Despite financial setbacks, UCSB’s Law and Society Journal will publish its 10th volume by the end of Spring Quarter.

The journal — the country’s first undergraduate online and print law and society review — publishes a variety of law-related essays by UC undergraduates. Although UCSB’s Law and Society Dept. was eliminated last year due to budget cuts, the program’s annual journal was adopted by the Global and International Studies Dept.

The journal began accepting submissions for its latest volume on Feb. 1. Students can submit academic papers until March 1.

Co-Editor-in-Chief Hillary Nakano, a fourth-year Asian American and feminist studies major, said the journal still faces setback including a diminished staff.

“We got global studies to pick us up, which was really lucky because global studies is pretty relevant to law and society,” Nakano said.

Nakano and Co-Editor-in- Chief Austin Chen, a third-year economics major, are the only two returning members of the journal’s editorial board.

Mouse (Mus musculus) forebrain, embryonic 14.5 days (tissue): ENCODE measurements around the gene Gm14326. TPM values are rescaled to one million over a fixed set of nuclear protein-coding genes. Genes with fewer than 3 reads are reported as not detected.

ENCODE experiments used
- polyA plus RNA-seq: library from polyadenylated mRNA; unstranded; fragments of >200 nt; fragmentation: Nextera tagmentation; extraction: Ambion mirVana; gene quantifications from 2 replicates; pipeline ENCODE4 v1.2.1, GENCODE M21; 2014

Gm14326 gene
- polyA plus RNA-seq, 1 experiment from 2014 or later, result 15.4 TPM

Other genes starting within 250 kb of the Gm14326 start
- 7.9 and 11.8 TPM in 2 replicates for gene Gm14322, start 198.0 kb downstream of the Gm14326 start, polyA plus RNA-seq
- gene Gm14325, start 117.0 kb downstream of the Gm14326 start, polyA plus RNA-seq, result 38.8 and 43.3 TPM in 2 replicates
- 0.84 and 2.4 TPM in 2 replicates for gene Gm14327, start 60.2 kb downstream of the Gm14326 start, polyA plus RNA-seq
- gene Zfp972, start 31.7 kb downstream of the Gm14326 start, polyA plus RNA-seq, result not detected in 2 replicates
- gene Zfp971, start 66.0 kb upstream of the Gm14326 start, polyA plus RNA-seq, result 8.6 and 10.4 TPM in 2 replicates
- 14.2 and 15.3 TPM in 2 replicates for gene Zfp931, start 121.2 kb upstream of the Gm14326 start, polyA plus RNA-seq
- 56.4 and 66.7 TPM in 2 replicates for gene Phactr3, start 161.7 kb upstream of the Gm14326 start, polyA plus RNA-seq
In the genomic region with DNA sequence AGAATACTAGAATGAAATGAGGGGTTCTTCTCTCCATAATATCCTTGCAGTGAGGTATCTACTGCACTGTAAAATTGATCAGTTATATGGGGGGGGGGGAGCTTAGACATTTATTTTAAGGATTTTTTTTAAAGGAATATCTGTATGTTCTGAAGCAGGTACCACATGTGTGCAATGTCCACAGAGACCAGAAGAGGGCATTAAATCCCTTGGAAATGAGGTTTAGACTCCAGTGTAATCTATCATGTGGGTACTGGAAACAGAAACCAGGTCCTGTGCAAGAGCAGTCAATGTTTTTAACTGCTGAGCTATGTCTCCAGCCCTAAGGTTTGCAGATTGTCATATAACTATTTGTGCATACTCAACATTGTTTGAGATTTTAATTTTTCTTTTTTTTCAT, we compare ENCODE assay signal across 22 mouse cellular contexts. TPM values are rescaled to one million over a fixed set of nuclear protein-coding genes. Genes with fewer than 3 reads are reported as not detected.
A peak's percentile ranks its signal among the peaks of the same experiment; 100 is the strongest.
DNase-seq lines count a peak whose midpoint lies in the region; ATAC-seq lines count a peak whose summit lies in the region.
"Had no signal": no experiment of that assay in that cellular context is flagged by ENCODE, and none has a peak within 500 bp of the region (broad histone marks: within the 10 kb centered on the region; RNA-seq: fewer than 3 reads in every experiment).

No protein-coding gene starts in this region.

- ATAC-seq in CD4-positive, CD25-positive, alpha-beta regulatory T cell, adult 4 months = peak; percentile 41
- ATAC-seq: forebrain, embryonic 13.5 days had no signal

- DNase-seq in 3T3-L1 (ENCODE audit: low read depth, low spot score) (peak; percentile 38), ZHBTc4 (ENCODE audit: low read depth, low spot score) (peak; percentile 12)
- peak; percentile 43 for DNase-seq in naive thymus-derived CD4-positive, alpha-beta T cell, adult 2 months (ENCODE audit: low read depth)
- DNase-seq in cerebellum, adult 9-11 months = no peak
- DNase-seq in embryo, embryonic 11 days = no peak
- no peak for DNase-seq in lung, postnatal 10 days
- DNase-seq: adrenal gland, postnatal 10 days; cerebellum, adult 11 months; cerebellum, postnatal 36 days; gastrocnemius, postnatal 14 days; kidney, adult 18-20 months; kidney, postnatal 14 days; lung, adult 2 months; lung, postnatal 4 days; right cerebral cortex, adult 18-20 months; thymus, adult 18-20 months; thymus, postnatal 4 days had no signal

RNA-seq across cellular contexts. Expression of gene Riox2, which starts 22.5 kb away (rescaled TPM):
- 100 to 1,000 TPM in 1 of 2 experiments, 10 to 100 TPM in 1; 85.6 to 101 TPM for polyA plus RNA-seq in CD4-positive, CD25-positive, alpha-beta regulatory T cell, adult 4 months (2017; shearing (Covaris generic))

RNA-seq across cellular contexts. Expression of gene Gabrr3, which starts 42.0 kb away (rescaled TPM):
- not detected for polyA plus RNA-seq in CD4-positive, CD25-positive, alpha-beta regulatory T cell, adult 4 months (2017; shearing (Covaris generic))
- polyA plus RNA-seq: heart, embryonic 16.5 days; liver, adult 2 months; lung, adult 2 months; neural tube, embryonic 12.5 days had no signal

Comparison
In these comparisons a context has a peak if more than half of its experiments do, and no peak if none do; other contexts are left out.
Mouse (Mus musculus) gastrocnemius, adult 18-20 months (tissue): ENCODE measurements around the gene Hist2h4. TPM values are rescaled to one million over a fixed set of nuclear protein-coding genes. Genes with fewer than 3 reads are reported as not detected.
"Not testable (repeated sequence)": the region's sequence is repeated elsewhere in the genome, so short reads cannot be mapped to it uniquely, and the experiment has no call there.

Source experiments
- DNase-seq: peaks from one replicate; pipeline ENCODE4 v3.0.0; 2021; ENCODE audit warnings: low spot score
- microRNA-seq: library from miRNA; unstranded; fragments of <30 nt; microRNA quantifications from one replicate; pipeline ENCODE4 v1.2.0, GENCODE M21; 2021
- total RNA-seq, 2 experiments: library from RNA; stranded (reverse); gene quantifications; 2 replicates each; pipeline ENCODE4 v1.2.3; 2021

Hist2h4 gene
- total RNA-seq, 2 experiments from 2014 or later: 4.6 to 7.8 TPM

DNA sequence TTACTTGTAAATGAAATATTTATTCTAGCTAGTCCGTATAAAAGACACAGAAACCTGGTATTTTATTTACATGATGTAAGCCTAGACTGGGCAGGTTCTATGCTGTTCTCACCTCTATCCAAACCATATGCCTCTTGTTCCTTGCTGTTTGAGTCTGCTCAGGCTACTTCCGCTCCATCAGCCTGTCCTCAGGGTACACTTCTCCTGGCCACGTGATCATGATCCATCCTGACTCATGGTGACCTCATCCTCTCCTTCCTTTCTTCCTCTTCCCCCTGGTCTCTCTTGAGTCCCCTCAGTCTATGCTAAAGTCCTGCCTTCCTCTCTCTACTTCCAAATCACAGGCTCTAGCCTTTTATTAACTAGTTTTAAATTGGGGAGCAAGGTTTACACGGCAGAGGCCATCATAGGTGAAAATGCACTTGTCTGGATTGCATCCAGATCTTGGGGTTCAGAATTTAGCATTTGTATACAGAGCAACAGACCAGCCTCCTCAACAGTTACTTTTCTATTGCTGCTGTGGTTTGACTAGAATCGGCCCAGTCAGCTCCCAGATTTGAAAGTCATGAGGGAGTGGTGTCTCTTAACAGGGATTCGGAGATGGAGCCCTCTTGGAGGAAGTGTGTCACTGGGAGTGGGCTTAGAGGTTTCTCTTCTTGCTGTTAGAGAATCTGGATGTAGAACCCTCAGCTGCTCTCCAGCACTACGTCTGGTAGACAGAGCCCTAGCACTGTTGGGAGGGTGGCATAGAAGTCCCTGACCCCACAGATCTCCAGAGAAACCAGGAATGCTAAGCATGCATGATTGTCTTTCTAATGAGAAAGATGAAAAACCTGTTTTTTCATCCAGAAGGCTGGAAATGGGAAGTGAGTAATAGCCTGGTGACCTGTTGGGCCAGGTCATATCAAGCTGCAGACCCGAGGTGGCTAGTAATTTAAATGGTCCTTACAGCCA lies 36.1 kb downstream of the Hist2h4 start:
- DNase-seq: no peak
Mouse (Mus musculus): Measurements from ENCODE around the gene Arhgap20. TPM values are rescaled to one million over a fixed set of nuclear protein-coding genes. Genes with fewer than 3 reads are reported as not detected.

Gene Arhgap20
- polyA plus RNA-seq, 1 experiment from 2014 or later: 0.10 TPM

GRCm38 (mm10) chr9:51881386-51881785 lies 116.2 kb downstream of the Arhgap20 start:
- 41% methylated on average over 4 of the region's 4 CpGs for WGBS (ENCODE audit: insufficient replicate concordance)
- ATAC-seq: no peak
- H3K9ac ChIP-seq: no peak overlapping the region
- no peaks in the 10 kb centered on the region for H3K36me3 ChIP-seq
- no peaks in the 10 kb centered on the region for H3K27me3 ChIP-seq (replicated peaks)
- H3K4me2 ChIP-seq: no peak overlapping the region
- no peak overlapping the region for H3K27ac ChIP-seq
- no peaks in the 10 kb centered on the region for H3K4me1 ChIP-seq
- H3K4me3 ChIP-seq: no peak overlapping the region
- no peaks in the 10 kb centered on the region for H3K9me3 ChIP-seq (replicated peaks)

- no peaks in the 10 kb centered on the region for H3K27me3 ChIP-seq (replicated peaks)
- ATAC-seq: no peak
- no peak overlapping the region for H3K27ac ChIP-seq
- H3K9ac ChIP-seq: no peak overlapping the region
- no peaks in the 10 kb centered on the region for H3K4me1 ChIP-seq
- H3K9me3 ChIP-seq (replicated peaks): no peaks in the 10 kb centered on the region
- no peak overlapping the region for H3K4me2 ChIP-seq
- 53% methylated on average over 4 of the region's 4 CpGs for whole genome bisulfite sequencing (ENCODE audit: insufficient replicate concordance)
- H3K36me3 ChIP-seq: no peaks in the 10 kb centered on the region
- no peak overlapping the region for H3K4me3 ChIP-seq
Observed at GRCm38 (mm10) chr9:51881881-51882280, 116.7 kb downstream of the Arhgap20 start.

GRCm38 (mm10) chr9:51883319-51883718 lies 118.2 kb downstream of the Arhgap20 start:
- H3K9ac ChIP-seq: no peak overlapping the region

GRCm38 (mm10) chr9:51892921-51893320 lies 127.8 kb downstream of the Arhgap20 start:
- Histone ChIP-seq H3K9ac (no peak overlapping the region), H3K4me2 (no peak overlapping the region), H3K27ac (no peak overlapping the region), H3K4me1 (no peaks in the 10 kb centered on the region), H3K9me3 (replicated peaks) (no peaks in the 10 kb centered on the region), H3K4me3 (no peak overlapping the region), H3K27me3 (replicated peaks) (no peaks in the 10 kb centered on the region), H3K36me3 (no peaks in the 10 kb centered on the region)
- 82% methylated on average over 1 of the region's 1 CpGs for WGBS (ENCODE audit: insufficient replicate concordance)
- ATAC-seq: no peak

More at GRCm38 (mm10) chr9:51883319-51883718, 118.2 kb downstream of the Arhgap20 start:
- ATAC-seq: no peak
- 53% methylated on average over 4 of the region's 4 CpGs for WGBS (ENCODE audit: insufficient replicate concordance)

Even though the journal struggled in the beginning of the year, Nakano said its meager staff of 11 people remained intent on the publication’s survival.

“There’s not that much connection between the years before us, when we weren’t on the journal, and now,” Nakano said. “We’ve continued to have a successful journal each year, but I think that’s really a testament to the editorial board each year that works hard.”

The journal also lacks a new advisor and meeting location. Chen said the staff ’s goal is not only to preserve the publication, but also expand it to include a section of graduate student submissions next year.

“I definitely think we’re back on track to previous years,” Chen said. “We’re also reorganizing everything. Hopefully other future editors-in-chief won’t have to start from scratch, essentially.”

Nakano said she encourages students to send submissions to the journal.

“I think that if any student has doubts about whether or not a paper qualifies, there’s really no harm in submitting it,” Nakano said. “The least that could happen is that it doesn’t get published or the most is that it gets published and you might win prize money so there is really nothing to lose.”